“The Longest Street” is an early 1960s color film that explores international trade — which, we are told at mark 00:36, involves not only the trading of goods and services but also plants the seeds needed for the development of mutual respect that leads to world peace. Produced by the International Trade Communication and Research Institute (in association with the University of Redlands in California), the economic-themed film explains, in detail, how the United States had been initially reluctant to trade with other nations following World War I and into the “Roaring ‘20s” and 1930s. By 1940, we are told at mark 01:49, the United States had almost entirely withdrawn from world trade. A shortage of raw materials during World War II helped America change its minds about exporting goods, which also led to American businesses to sell goods overseas. Rising incomes worldwide, we are told at mark 05:12, is helping to sweep away ancient biases, helping world trade grow in leaps and bounds. The most wanted cargo, the viewer is told, carries the “Made in the U.S.A.” stamp.
In 1957, representatives from the Netherlands, Belgium, Luxembourg, West Germany, France, and Italy signed the Treaty of Rome, which established the European Economic Community (TEEC). That international agreement led to the creation of the European Economic Community (EEC) and aided the free-flow of goods. “The economic recovery of Western Europe was the marvel of the world,” says the narrator at mark 07:22, as the scene shifts from countries in ruins following World War II to bustling metropolises. Free trade markets sprouted up all over the free world, the viewer is told, all with the encouragement of the United States. In 1962, the US approved the Trade Expansion Acte, which gave the President of the United States unprecedented authority to negotiate tariff reductions, we are told at mark 08:18. American Embassies worldwide keeps tabs on world markets and provide that information to the US Department of Commerce to assist American businesses who trade overseas. “American-style free competition now extends abroad,” it is said at mark 17:37, as we see scenes of cargo ships and airplanes carrying American goods to all corners of the world. “Making Main Street USA the longest street in the world!”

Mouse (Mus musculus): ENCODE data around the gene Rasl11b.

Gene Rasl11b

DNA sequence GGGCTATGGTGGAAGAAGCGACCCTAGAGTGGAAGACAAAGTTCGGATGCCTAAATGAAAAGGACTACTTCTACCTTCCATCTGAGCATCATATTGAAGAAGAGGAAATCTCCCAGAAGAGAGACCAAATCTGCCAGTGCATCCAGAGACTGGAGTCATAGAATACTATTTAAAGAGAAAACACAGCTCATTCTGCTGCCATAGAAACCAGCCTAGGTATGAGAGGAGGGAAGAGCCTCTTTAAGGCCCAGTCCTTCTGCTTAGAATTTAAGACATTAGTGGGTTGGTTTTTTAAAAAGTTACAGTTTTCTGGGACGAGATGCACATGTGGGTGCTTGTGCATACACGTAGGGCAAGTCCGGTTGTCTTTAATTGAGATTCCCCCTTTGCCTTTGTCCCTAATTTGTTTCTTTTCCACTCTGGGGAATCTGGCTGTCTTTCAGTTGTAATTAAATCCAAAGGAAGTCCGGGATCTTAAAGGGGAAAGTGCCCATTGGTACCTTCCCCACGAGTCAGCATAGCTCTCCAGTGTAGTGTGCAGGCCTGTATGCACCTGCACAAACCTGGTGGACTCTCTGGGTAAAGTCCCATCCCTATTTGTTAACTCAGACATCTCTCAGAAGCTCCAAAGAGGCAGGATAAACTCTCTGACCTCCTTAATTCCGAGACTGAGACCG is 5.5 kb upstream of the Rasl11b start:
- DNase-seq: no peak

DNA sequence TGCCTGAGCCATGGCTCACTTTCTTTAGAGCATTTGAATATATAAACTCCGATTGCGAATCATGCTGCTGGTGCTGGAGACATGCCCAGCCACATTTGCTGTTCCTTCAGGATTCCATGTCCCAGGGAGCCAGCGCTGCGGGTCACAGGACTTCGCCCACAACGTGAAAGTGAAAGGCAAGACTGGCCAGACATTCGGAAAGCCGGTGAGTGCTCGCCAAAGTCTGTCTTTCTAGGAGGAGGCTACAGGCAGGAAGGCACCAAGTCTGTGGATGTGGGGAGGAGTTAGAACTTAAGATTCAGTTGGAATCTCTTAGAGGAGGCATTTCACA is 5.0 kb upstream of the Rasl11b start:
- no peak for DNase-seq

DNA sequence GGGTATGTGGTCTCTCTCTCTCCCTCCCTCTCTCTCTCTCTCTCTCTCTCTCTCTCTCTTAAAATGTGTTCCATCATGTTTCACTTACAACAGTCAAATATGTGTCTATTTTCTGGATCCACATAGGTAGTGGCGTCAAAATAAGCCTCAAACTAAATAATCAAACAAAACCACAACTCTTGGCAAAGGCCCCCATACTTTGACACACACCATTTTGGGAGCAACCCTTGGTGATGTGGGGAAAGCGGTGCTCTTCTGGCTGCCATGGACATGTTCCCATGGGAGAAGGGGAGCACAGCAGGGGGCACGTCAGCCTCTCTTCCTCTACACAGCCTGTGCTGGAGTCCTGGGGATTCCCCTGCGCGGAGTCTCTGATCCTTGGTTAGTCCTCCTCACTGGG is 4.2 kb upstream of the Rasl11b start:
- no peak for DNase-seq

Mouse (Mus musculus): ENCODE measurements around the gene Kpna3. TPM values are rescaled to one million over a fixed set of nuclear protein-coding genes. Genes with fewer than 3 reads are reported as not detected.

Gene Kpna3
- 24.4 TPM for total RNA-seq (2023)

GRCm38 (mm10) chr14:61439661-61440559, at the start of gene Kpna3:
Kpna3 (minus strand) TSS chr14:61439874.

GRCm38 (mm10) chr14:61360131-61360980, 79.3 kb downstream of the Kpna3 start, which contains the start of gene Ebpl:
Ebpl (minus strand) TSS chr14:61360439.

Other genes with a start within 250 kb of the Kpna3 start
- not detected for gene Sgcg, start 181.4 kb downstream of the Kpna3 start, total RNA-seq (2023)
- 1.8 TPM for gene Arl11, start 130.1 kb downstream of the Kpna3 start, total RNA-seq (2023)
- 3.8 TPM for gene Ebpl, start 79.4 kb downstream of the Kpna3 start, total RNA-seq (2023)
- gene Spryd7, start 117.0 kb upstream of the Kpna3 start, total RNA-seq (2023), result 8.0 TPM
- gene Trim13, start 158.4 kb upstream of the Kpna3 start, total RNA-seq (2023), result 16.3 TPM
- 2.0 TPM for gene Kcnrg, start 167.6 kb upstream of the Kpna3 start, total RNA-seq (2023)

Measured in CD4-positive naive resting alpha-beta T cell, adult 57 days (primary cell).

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This film is part of the Periscope Film LLC archive, one of the largest historic military, transportation, and aviation stock footage collections in the USA. Entirely film backed, this material is available for licensing in 24p HD, 2k and 4k. For more information visit http://www.PeriscopeFilm.com